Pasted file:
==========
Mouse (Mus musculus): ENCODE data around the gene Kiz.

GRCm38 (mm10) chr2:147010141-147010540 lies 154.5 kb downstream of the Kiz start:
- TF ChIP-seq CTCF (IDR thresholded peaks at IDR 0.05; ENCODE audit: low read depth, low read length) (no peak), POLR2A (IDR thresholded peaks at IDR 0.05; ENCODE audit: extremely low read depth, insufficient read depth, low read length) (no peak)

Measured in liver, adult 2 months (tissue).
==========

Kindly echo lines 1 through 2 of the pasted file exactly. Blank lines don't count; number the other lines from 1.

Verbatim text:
Mouse (Mus musculus): ENCODE data around the gene Kiz.

GRCm38 (mm10) chr2:147010141-147010540 lies 154.5 kb downstream of the Kiz start: